1:5:10:345 EcoTip: You can use a free internet service to calculate your Heating Degree Days by going to the BizEE Degree Days website. Their information is aimed at energy professionals, but can be helpful for building owners as well. For a chart of degree day data – enter your zip code, choose the weather station closest to you, answer a few additional questions and you will be presented with an excel spread sheet listing of the requested data.  

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 Additional Information:

Suggested Review: :343, :344

The BizEE Degree Days website also has some excellent articles for both beginners and professionals for figuring out degree day information.

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October 23, 2008

:297 Motion Sensors

Filed under: :297 Motion Sensors — Tags: , , , , , — John Banta @ 12:08 am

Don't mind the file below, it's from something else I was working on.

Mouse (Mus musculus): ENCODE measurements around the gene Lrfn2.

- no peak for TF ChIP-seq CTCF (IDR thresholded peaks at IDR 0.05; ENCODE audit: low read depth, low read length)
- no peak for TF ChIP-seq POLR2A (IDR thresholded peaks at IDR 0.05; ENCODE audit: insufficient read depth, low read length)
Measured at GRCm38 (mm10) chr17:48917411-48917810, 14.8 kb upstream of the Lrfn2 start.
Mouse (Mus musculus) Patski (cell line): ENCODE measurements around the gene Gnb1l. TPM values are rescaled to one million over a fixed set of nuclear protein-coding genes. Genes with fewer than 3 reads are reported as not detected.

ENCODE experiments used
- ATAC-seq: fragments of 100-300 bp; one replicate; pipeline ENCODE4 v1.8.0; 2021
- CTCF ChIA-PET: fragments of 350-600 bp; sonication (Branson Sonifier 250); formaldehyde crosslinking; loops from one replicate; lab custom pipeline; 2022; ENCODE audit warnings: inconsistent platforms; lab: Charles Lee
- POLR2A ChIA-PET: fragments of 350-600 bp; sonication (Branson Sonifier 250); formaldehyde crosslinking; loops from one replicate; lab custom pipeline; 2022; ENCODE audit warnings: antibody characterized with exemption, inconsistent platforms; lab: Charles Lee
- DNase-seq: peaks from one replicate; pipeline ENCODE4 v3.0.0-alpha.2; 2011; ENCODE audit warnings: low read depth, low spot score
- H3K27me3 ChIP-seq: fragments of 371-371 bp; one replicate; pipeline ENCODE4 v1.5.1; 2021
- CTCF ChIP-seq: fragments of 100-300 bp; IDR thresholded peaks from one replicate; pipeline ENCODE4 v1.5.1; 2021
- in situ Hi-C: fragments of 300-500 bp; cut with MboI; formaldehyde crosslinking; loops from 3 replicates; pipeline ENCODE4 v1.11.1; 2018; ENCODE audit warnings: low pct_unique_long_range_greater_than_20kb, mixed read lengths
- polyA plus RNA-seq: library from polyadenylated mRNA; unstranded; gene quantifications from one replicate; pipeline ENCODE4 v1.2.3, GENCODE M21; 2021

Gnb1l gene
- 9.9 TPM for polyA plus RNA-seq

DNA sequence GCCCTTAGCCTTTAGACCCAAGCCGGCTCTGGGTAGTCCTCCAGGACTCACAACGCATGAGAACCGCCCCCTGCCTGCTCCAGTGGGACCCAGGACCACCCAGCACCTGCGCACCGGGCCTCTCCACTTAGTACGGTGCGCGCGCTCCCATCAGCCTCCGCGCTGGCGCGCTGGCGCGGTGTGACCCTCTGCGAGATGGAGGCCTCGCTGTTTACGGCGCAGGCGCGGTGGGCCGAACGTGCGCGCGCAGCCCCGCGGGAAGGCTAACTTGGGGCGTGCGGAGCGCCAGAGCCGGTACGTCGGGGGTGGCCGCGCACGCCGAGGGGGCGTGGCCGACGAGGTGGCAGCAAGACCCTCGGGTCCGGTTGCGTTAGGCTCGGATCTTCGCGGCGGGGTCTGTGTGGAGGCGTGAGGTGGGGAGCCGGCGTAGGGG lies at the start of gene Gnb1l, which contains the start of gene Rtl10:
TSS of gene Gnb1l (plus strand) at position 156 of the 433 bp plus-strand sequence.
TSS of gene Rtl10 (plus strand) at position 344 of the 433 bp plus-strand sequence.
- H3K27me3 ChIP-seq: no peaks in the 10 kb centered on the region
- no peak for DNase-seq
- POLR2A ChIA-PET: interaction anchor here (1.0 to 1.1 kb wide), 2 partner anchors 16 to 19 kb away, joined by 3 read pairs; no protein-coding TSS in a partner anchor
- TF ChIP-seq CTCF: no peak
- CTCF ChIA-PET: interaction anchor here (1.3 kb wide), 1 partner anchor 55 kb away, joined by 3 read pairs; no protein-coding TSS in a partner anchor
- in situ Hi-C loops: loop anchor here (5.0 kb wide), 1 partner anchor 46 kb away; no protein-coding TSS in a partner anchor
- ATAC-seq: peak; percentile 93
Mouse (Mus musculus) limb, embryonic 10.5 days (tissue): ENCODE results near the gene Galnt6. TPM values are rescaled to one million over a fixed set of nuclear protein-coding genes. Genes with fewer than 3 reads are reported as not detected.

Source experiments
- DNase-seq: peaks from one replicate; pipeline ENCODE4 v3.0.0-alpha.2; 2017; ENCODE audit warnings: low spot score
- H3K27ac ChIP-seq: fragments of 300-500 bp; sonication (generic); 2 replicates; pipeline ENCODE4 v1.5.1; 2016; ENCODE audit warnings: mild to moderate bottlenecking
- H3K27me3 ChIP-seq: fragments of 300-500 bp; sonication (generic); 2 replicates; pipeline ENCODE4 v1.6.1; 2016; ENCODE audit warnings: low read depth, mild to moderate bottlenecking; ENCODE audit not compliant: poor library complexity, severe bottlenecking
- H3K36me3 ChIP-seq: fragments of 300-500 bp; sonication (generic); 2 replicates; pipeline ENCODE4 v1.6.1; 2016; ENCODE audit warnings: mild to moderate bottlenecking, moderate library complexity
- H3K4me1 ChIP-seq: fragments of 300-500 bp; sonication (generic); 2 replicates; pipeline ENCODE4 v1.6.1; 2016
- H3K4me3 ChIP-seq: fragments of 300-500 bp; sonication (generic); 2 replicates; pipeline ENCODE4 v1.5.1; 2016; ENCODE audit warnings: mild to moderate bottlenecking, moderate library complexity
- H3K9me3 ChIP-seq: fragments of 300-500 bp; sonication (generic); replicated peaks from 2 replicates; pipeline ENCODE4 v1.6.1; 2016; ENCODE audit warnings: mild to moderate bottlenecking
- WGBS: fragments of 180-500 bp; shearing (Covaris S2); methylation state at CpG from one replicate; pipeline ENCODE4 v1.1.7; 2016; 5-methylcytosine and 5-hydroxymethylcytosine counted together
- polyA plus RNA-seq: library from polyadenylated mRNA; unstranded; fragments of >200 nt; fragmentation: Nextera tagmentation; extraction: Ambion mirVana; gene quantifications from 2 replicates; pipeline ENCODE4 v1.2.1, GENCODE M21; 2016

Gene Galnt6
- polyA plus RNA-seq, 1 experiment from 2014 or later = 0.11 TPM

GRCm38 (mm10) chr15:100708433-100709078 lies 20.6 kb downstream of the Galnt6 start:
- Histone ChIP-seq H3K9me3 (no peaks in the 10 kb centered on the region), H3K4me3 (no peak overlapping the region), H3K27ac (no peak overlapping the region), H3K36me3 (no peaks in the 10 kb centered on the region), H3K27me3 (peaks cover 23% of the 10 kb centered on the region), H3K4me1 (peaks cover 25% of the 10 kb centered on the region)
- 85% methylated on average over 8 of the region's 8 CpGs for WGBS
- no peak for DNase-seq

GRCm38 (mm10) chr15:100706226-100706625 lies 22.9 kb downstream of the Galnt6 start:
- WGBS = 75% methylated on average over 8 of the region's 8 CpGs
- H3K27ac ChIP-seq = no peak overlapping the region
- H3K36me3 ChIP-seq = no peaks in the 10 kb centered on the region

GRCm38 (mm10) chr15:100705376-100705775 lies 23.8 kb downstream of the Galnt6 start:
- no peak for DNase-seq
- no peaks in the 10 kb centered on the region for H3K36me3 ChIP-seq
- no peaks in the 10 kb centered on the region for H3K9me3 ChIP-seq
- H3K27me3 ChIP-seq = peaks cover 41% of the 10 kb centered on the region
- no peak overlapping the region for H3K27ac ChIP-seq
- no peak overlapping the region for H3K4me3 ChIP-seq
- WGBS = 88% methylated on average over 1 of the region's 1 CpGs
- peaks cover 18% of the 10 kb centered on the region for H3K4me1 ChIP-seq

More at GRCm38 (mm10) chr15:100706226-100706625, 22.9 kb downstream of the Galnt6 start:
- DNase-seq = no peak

Welcome to today’s 1:5:10:365 Tip for becoming a better steward for our home and planet environment.

1:5:10:297 EcoTip:  Motion sensor light switches can be used for controlling lights in areas where its difficult to get people to turn off the lights.

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 Additional Information:

Motion sensors can save energy by turning lights off automatically when everyone leaves the room. They can also be used to improve safety. For example if you have a hall where the light switch is located at the wrong end of the hall – the motion sensor can be set to turn the lights on when the hall is occupied then off when everyone is gone.

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October 22, 2008

:296 Insulated Drapes

Filed under: :296 Insulated Drapes — Tags: , , , , , — John Banta @ 8:52 am

Welcome to today’s 1:5:10:365 Tip for becoming a better steward for our home and planet environment.

1:5:10:296 EcoTip:  Substantial amounts of energy are lost through windows. Insulated drapes can increase whatever R-value your windows already have by R-6 or more.